ANGLETON — Freeport’s former city manager pleaded guilty Tuesday to portions of an aggregated theft charge related to stealing more than $223,000 from the city, court documents show.
Jeffrey Scott Pynes, 53, faces up to 99 years in prison when Judge Terri Holder sentences him next year, but is also eligible for probation.
“There is no plea bargain,” District Attorney Jeri Yenne said. “Jeff Pynes pled open to the court.”
This means there will be a contested sentencing hearing Jan. 21, where the state will seek penitentiary time and the defendant will seek probation, she said.
Pynes will not be able to appeal his plea, according to the agreement he signed Tuesday morning.
“Today, Mr. Pynes took the first step in moving forward,” his attorney, Chip Lewis, said by email. “Mr. Pynes accepts responsibility for mistakes he made during his tenure as City Manager.”
Thousands of records and many interviews of people involved in the transactions described in the indictment showed that the city of Freeport lacked the proper protocols, procedures and guidance necessary for proper city governance in this day and age, Lewis said in the emailed statement.
“Many of these shortcomings were exacerbated by strong personality clashes and personal agendas that were inconsistent with the proper governance,” the email said.
Mayor Troy Brimage also expressed hope of moving forward.
“Our biggest goal ... today more than ever is to put all of this behind us for the better of the City of Freeport,” Brimage said. “We can’t change anything that happened in the past. All we can do and what we’ve done is create programs and put people in place to do our best to keep it from ever happening again.”
Pynes betrayed his duties as a public servant and the betrayal is “a slap in the face to every honest and hard-working public servant in Brazoria County,” Freeport City Manager Tim Kelty said in an emailed statement.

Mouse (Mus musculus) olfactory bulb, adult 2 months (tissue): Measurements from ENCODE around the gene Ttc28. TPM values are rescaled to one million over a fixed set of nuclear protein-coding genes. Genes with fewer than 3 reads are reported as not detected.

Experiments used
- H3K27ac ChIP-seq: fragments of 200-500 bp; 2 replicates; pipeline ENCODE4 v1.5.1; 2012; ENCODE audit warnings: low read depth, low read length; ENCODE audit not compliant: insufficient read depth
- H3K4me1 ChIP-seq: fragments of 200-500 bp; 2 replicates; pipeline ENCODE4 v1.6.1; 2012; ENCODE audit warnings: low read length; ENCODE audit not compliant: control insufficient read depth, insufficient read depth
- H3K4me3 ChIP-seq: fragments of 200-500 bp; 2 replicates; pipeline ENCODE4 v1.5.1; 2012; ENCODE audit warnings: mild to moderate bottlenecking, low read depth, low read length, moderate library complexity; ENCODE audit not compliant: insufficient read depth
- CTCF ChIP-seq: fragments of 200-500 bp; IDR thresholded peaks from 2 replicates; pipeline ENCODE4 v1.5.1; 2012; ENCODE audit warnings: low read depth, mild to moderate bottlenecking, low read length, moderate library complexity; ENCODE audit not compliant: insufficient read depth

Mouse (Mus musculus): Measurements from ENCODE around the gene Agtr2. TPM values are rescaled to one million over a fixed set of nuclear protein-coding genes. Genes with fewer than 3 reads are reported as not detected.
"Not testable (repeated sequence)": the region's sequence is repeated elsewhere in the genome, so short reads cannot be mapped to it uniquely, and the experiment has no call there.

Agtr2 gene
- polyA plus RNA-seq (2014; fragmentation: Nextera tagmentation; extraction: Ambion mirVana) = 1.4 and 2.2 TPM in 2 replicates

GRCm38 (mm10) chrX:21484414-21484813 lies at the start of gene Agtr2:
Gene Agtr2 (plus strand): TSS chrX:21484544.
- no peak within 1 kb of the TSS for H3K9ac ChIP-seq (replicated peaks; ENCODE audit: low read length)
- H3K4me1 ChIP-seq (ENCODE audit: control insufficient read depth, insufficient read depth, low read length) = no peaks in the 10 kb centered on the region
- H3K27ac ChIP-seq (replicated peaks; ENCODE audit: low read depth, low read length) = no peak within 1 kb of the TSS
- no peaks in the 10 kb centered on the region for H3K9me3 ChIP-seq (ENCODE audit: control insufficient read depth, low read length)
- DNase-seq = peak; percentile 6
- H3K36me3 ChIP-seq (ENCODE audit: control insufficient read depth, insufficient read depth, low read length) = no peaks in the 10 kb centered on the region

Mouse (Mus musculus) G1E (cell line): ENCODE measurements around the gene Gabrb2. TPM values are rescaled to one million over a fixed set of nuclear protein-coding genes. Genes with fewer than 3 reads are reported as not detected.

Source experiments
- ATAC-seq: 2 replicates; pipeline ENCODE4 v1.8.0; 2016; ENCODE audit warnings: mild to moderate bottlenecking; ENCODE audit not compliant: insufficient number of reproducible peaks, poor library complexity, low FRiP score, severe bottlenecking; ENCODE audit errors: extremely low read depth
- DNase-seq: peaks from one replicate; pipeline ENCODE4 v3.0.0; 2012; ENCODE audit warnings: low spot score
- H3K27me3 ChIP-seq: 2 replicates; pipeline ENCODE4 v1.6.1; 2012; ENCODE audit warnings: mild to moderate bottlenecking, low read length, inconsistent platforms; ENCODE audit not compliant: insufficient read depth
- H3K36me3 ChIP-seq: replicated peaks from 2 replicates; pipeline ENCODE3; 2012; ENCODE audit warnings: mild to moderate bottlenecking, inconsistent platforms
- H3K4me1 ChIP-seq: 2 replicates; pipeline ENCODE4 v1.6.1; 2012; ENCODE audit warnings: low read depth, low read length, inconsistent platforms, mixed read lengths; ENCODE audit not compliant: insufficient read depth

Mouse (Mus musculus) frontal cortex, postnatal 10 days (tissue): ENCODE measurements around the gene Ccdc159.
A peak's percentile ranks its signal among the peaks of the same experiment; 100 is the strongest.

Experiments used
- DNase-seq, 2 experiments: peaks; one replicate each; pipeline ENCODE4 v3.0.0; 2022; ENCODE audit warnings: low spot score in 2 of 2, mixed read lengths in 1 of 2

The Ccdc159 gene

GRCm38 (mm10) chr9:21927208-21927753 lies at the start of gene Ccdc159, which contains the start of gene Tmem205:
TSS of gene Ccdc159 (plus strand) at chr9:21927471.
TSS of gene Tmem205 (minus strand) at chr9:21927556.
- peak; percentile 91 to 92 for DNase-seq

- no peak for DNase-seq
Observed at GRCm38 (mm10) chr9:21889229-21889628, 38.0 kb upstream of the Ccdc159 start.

“I am glad Mr. Pynes is ready to accept the consequences of his actions,” Kelty said in the email. “As a 20-year public servant, I understand that the ‘Public Trust’ is something to be guarded and nurtured, not abused. When it is betrayed, those of us remaining have to fight long and hard to earn it back.”
The city has demonstrated its commitment to that ideal over the last year, Kelty said.
He pleaded guilty to four of eight paragraphs in the indictment, court records show, and pleaded “no contest” to the remaining four paragraphs, which is a plea of neither guilt nor innocence.
Pynes was arrested on the first-degree felony theft by public servant charge on June 22, 2018 and was released on a $45,000 bond the next day, online records show.
Freeport officials and Pynes agreed on a “mutual termination” in November 2017. He had been the city manager since October 2008 and was the city’s police chief for more than two years before that.
When the two parted ways, City Council noticed what it called apparent inconsistencies in the Freeport Historical Museum Foundation’s finances, and the city ordered an audit, Brimage previously said.
Two paragraphs to which Pynes pleaded guilty relate to transferring payments to Christopher Wenz under a guise of city projects, which were transferred back to Pynes in payments in November 2016 and February 2017.
The two other paragraphs Pynes admitted guilt to state Pynes deposited Freeport’s money into another bank account in April 2016. The city’s money came from companies that had put money down toward planned projects and the account was a private museum foundation account Pynes had set up, Yenne previously said.
“They put the money with the city down in good faith, and Pynes took it,” Yenne said.
A paragraph to which he pleaded no contest involved alleged theft in December 2016 involving Wenz. Others involve incidents in December 2016 and January 2017 in which Heath Beeman allegedly transferred money back to Pynes in single payments for each instance. Another, in July 2017, involves the transfer of the city’s money to a bank account.
Beeman is awaiting trial on a state-jail felony theft charge relating to Pyne’s charge and Wenz faces a third-degree felony theft charge, online records show. They are both set for trial on Jan. 21, the same day Pynes’ pre-sentence investigation is set to begin.
That hearing will allow witnesses to be called and will probably last several days, Yenne said.
“Judge Holder will conduct a fulsome sentencing hearing to consider all of the relevant information in determining the appropriate sentence,” Lewis said by email. “We will ensure the court is provided with testimony illustrating Mr. Pynes’ years of public service, commitment to giving back to his community and stellar reputation among the many lives he has touched.”
Brimage said the punishment will be left up to the professionals.
“It’s not our job to determine sentencing, our concern is Freeport,” Brimage said.